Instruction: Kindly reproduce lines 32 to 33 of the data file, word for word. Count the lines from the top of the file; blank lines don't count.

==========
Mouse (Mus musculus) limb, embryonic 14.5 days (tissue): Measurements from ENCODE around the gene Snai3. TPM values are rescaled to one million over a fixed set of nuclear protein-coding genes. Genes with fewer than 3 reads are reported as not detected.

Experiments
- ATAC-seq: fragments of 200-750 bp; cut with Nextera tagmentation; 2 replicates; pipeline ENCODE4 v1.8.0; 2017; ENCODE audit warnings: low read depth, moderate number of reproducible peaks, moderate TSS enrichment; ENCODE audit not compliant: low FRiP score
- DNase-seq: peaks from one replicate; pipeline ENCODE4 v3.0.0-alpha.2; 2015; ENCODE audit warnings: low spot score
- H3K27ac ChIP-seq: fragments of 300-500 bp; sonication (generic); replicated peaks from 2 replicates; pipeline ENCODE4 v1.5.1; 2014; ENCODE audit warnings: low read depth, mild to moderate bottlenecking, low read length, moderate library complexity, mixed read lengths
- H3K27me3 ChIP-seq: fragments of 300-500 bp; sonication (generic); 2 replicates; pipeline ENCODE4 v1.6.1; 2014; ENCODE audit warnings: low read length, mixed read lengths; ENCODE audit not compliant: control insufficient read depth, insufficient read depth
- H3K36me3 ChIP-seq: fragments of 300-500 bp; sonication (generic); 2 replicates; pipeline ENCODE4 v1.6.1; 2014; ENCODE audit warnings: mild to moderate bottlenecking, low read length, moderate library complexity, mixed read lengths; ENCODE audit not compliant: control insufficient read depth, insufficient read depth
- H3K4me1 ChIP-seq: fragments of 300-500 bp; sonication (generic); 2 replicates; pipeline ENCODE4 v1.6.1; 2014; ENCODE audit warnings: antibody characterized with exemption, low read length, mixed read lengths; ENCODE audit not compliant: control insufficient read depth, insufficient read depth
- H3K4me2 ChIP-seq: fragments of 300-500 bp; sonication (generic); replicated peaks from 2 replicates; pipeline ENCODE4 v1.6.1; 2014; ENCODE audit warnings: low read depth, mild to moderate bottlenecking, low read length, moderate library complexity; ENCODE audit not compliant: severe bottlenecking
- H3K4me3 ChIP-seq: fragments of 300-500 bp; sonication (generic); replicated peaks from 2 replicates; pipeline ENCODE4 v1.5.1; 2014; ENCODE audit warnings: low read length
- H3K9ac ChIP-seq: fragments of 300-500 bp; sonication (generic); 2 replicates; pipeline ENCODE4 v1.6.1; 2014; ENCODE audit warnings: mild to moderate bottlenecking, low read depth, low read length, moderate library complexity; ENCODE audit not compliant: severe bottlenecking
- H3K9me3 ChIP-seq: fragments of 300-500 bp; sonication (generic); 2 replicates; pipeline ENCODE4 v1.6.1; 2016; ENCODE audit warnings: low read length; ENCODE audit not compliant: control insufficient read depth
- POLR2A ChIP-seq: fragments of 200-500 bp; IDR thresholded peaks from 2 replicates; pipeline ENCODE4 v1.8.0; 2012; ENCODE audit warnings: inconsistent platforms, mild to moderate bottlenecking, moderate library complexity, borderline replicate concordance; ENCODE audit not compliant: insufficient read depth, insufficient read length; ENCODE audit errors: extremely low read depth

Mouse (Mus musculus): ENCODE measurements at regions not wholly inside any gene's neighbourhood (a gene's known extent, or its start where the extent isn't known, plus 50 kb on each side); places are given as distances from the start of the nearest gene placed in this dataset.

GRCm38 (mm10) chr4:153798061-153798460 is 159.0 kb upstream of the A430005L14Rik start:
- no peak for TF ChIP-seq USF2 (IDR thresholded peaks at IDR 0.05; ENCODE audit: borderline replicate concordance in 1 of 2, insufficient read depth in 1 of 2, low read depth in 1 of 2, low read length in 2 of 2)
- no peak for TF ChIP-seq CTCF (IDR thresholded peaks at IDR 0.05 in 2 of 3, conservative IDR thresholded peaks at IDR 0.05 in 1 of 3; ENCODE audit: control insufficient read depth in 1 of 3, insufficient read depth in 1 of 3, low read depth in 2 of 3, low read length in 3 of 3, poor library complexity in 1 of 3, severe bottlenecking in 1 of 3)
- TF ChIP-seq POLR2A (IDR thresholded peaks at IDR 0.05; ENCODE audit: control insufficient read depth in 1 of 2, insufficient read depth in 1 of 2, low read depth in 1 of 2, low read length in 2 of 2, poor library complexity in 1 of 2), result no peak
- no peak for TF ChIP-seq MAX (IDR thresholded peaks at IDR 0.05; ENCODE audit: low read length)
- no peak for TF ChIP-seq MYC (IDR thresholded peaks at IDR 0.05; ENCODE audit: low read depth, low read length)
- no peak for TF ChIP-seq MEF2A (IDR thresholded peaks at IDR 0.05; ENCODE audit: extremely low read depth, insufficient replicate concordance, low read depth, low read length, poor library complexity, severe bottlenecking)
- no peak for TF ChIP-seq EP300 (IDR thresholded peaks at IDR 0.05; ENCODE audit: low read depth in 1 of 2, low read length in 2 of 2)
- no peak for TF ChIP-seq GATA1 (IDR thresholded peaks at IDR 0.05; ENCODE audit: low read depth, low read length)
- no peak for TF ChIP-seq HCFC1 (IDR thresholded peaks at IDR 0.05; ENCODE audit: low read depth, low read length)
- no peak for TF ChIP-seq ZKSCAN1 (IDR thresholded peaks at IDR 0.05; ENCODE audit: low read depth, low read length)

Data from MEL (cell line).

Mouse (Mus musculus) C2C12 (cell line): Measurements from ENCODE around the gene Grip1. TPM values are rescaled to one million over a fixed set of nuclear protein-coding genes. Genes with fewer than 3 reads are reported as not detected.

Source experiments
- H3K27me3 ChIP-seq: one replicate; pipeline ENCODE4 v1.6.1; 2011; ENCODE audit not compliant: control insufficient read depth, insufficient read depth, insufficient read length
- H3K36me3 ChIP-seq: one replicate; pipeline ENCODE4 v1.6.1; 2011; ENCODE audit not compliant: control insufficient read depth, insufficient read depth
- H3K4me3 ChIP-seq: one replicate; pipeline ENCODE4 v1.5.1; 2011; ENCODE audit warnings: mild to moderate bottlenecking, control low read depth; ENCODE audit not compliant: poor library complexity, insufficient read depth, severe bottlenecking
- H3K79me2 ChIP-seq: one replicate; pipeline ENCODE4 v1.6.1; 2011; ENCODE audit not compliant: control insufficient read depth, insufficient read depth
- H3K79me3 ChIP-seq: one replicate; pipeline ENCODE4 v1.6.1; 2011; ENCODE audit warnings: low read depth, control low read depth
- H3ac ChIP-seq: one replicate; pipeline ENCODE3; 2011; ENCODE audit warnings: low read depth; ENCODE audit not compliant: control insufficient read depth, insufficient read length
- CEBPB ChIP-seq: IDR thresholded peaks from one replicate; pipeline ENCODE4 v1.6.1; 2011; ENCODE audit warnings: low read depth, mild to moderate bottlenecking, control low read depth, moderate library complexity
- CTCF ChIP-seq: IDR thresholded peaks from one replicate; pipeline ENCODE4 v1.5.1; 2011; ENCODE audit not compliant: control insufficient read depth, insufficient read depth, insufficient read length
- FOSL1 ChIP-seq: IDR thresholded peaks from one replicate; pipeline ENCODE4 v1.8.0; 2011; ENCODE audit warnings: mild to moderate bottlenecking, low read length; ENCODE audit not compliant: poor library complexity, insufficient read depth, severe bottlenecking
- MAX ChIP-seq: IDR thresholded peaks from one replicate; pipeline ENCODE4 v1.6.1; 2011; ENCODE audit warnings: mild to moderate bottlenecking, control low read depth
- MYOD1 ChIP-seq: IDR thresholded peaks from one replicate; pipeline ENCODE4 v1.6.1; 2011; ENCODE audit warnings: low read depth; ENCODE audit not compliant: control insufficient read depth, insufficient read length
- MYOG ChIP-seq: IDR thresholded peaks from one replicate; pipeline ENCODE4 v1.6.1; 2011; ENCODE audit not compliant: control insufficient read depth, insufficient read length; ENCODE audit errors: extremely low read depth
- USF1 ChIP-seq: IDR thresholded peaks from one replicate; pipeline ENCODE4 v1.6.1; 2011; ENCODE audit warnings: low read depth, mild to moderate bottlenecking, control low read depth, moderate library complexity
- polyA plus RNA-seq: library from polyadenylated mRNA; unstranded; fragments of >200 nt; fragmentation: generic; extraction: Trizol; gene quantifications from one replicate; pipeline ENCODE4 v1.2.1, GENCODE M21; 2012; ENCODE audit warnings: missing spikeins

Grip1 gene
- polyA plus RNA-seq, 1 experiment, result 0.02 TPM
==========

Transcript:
- H3K79me2 ChIP-seq: one replicate; pipeline ENCODE4 v1.6.1; 2011; ENCODE audit not compliant: control insufficient read depth, insufficient read depth
- H3K79me3 ChIP-seq: one replicate; pipeline ENCODE4 v1.6.1; 2011; ENCODE audit warnings: low read depth, control low read depth